This article was published in The Wine Advisor FoodLetter on Thursday, Dec. 27, 2007 and can be found at http://www.wineloverspage.com/wineadvisor2/food/tsfl20071227.php.
Round Two beef stew
A small, two-bone standing rib roast may not make the vast supply of neverending leftovers that you can expect from a ham or a turkey in a family of two, but even this relatively sensible alternative provides enough extra beef for two or three lighter meals after the holiday feast.
When we pushed back from the Christmas table, happily full of rare beef and red wine, we had hardly made a dent in a four-pound roast. What to do with the leftovers? The solid, bright-pink central "eye" portion was simple: Slice it into four single-serving steaks, wrap them tightly in butcher paper, and save for another dinner. Well, two more dinners.
That left the darker, scrappier but undeniably delicious outer portions to consider. A little more well-done than the eye portion, oddly shaped and lined with fat and a bit of gristle, it wouldn't make much of a steak. Better to trim it, cut it into 1-inch cubes, and save it for ... hmmm. Something Italian, shredded with tomatoes over pasta? Something Chinese, in a spicy stir-fry? Then inspiration struck: Beef stew for Boxing Day!
Hearty and warming, comfort food for a winter day, beef stew is usually made from tough braising cuts that require long simmering to achieve tenderness and give up their flavor. But why not start with finer stuff, these leftover cubes from the noble rib roast? Already cooked, they require no more attention than warming through; and this quick-and-simple approach suggests a quicker, lighter-weight variation on stew that brings all the traditional flavors to the table but presents them in a lighter, fresher style.
At that point, everything fell into place: Saute onions and garlic, add celery and carrots and a bit of fresh herbs. Parboil potatoes, get some peas ready, then bring all the ingredients together in a fresh broth, simmer just until the veggies are done, adding the beef at the last moment so it just warms through.
1 medium (8 to 10 ounces/240-300g) baking potato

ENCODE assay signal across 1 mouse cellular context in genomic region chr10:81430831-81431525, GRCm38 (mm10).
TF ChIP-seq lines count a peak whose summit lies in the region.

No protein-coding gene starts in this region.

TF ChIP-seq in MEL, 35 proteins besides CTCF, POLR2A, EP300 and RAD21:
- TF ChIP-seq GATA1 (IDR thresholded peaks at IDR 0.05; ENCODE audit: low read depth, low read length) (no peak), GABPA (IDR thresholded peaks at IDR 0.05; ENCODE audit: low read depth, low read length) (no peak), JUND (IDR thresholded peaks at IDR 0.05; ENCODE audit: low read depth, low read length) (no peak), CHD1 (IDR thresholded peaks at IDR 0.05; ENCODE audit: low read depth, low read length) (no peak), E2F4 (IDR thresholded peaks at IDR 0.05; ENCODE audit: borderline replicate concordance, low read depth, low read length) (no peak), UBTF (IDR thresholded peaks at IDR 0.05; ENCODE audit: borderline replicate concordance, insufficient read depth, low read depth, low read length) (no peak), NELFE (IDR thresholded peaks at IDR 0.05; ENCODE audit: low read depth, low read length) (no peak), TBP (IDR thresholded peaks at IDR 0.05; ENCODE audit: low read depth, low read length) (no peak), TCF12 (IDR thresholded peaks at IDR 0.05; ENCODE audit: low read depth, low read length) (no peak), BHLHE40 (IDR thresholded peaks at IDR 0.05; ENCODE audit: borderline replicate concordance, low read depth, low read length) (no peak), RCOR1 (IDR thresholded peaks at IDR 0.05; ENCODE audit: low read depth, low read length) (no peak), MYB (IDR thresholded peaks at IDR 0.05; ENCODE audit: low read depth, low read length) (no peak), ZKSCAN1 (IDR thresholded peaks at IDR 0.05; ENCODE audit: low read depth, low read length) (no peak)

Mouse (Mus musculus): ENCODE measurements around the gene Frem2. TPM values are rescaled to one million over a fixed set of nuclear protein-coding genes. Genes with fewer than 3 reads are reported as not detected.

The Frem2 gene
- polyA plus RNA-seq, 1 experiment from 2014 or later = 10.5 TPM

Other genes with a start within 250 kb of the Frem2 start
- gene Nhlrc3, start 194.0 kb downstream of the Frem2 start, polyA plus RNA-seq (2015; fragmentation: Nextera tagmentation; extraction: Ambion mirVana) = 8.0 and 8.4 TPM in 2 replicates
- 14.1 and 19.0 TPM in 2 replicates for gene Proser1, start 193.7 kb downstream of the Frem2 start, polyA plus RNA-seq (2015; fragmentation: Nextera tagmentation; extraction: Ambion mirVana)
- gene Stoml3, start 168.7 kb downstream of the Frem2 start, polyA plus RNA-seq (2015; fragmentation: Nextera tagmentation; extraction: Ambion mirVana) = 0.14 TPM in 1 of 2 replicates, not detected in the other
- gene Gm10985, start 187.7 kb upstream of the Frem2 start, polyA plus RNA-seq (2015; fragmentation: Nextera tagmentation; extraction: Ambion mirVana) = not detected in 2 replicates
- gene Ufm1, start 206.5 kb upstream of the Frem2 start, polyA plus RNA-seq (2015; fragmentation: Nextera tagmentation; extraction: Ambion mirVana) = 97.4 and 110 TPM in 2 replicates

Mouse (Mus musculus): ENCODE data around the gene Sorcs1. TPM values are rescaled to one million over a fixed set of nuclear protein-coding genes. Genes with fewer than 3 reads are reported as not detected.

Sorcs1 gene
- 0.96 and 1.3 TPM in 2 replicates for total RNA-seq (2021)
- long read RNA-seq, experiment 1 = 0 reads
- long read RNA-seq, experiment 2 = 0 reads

1. Peel the potato, cut it into 1/2-inch cubes, and simmer them in salted water for 5 to 10 minutes or until partially cooked. Drain off the water and pour the beef broth over the potatoes. Use from 1 to 2 cups broth, depending on whether you prefer a thicker stew or a more soup-like preparation.
2. Peel the onion and chop it crosswise so it falls into thin slivers. Peel and mince the garlic. Peel the carrots and cut them into thick "coins." Slice the celery crosswise into slices of similar thickness. Shell or thaw the peas. Reserve all these vegetables in separate bowls or plates.
3. Cut the beef into 1-inch cubes, discarding any excess fat.
4. Put the olive oil in a soup pot and place it over medium-high heat. Saute the chopped onions and minced garlic with the dried red-pepper flakes until the onions turn translucent; add the sliced celery and continue cooking until it heats through; then do the same with the sliced carrots. Add the thyme leaves.
5. Pour in the potatoes and broth, bring to a boil, then reduce heat. Stir in the tomato paste. Check seasoning and add a little salt and freshly ground black pepper if necessary; be careful with the salt, as you many not need any if your broth is salty. Reduce heat to low, cover, and cook at a light simmer for about 20 minutes or until the carrots and celery are cooked through.
6. When the soup has about 10 minutes left to cook, add the peas. Toward the end of cooking, add the beef, simmering just long enough for it to warm through.
7. Mix the arrowroot or cornstarch with enough water to make a thin paste, and stir it in to the simmering stew, a little at a time, using just enough to thicken the liquid slightly. Serve steaming hot, with crusty rolls or bread and a light salad if you wish.
MATCHING WINE: Any good, acidic red wine will do, and a bit of tannic astringency wouldn't be amiss with the beef. It was fine with a modest Italian "Super Tuscan," Tenuta del Fondatore 2000 "Stroncoli" Toacana Rosso.
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